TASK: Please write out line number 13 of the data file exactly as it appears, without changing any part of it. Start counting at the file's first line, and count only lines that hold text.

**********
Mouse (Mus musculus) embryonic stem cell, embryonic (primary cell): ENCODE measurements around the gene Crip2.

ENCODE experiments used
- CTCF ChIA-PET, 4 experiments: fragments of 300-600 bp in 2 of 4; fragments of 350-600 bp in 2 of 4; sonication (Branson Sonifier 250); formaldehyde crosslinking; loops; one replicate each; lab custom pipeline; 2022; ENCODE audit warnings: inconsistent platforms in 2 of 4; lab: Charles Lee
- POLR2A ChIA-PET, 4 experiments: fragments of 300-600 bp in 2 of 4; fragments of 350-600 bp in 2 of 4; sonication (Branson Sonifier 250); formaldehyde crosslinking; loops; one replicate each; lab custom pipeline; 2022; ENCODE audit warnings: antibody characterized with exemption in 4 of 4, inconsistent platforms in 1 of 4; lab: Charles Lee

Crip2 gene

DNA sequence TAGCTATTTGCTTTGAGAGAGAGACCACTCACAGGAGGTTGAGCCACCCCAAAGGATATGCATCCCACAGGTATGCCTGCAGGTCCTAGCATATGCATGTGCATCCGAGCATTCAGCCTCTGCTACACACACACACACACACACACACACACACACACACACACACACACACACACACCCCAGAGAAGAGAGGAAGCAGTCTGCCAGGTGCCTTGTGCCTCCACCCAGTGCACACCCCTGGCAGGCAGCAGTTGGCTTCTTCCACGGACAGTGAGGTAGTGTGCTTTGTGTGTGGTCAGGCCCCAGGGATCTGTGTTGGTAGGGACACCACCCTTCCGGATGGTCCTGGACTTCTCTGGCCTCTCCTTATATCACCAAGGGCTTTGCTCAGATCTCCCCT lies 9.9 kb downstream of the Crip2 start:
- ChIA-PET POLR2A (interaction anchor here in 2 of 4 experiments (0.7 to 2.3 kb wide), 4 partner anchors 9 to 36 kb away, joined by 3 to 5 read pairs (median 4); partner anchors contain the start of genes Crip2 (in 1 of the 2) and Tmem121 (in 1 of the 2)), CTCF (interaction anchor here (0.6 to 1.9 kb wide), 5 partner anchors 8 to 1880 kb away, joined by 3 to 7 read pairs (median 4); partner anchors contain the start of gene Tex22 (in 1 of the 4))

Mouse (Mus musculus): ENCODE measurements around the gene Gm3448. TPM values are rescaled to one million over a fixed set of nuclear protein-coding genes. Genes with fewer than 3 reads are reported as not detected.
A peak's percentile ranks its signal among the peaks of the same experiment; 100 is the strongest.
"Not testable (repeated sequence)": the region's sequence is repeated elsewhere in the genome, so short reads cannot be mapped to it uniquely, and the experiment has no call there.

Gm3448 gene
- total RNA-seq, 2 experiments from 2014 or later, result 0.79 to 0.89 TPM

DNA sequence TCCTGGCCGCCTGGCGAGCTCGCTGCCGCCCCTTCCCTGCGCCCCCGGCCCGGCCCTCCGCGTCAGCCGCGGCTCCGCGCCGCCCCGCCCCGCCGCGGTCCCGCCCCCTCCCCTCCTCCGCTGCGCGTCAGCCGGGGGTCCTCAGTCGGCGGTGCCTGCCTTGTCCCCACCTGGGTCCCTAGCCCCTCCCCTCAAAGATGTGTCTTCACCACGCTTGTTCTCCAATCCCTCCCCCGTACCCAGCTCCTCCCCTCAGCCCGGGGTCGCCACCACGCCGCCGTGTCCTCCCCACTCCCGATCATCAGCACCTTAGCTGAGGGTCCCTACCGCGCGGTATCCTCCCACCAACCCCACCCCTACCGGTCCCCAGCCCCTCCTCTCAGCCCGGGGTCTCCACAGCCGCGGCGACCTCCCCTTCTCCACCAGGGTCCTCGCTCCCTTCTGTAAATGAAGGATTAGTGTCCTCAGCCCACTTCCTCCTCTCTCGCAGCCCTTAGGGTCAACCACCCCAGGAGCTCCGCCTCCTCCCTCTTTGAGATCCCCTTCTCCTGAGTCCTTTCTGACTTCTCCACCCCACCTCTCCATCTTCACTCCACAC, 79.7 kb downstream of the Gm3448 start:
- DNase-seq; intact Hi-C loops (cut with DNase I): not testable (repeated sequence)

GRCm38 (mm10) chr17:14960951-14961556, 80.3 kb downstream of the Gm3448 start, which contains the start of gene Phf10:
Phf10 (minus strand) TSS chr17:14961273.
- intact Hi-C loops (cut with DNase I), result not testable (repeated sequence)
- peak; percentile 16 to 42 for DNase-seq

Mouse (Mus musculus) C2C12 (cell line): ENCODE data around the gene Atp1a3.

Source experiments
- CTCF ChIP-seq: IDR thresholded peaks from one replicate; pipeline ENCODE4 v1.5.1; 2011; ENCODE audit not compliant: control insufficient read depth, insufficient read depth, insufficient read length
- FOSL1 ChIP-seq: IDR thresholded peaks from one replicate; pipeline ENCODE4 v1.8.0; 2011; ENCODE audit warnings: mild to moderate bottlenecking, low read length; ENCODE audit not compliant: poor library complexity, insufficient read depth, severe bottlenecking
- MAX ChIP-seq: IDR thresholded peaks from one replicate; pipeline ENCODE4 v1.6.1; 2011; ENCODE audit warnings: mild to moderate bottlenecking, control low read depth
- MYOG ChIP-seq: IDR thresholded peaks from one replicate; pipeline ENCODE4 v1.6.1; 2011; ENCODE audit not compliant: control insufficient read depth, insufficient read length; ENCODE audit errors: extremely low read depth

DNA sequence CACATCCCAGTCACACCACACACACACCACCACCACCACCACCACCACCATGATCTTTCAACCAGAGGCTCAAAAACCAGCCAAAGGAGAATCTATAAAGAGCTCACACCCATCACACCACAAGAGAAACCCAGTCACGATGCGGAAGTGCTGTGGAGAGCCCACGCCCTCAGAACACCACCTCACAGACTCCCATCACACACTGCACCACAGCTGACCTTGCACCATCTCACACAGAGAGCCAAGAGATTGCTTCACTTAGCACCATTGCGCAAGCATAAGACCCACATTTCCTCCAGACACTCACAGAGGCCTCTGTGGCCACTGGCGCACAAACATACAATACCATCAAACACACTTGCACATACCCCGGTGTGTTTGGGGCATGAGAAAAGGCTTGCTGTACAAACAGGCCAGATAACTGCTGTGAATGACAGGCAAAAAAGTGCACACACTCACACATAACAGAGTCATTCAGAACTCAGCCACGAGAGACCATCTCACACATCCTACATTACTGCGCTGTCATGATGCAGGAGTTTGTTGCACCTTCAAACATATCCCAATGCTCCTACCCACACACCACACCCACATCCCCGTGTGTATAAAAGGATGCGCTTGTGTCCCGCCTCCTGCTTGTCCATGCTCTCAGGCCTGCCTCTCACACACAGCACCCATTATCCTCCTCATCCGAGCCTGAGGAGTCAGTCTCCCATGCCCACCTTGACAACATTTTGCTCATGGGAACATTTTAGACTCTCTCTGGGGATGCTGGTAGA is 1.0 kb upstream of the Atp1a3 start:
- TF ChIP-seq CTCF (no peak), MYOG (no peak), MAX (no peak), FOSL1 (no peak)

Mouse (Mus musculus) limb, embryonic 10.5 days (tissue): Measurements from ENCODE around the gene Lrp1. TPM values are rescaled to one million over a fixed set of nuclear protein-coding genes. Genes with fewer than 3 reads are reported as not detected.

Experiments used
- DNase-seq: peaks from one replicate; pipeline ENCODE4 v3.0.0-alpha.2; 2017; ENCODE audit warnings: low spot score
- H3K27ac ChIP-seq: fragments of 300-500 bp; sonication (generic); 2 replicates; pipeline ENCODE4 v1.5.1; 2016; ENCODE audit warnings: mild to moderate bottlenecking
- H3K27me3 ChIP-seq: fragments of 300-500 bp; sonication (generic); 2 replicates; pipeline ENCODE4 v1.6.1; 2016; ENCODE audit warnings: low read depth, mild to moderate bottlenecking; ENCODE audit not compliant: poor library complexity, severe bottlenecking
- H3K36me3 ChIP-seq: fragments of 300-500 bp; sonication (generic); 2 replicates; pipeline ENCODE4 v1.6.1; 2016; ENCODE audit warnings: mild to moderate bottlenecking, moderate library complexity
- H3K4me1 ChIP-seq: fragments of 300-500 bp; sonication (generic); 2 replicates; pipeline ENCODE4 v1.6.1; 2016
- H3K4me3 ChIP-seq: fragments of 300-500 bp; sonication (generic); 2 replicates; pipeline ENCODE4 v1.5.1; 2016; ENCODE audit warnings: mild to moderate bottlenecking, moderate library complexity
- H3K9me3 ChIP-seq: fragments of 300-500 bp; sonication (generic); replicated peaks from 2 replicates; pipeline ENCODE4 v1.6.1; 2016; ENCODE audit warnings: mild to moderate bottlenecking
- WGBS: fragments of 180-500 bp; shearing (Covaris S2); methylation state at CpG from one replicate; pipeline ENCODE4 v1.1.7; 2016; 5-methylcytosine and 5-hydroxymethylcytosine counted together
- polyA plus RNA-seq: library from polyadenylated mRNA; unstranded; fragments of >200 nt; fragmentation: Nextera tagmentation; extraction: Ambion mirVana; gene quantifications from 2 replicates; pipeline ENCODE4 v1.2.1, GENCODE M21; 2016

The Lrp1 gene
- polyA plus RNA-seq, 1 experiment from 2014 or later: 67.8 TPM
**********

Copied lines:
DNA sequence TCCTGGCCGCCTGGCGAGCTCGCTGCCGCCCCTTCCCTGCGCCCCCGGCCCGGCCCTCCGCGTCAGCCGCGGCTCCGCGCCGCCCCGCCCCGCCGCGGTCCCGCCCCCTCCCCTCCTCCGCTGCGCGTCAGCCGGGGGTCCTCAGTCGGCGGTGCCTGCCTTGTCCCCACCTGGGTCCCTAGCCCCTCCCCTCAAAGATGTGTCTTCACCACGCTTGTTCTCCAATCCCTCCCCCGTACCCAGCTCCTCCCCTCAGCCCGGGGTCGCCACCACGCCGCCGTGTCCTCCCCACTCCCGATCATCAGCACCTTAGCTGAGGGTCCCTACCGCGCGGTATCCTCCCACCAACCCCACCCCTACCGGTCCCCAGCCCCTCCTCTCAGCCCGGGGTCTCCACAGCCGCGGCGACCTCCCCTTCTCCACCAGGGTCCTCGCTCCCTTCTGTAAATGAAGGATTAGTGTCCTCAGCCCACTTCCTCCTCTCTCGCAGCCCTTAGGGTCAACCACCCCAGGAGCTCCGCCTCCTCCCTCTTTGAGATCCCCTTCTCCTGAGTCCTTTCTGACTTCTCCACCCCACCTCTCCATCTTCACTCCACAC, 79.7 kb downstream of the Gm3448 start: